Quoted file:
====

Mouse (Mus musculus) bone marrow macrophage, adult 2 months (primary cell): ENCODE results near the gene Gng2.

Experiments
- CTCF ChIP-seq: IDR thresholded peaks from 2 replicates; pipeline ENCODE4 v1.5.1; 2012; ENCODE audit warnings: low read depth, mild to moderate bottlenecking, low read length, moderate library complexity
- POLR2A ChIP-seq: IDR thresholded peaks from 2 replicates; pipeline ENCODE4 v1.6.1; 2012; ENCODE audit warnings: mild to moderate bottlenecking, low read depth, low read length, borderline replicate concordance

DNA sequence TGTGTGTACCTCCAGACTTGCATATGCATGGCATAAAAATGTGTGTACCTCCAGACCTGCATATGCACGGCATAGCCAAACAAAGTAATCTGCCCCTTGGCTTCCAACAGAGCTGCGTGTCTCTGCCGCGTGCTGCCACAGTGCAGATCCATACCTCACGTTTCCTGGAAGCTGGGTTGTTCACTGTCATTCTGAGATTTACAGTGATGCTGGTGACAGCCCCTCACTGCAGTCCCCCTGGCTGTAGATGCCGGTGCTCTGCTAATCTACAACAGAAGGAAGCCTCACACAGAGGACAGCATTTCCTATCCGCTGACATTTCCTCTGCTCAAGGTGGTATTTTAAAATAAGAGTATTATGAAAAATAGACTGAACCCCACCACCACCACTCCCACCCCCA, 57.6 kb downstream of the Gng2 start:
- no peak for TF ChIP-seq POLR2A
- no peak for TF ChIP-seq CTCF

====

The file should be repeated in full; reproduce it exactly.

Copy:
Mouse (Mus musculus) bone marrow macrophage, adult 2 months (primary cell): ENCODE results near the gene Gng2.

Experiments
- CTCF ChIP-seq: IDR thresholded peaks from 2 replicates; pipeline ENCODE4 v1.5.1; 2012; ENCODE audit warnings: low read depth, mild to moderate bottlenecking, low read length, moderate library complexity
- POLR2A ChIP-seq: IDR thresholded peaks from 2 replicates; pipeline ENCODE4 v1.6.1; 2012; ENCODE audit warnings: mild to moderate bottlenecking, low read depth, low read length, borderline replicate concordance

DNA sequence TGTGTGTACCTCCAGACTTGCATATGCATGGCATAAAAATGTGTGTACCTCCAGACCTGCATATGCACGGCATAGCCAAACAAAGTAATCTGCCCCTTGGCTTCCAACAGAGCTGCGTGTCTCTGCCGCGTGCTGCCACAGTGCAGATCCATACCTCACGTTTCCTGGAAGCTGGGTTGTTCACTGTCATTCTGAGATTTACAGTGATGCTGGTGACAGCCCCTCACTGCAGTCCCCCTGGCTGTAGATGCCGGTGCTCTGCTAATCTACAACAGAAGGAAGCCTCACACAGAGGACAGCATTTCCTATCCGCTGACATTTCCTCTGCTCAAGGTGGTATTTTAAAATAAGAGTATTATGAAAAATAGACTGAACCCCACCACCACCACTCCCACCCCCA, 57.6 kb downstream of the Gng2 start:
- no peak for TF ChIP-seq POLR2A
- no peak for TF ChIP-seq CTCF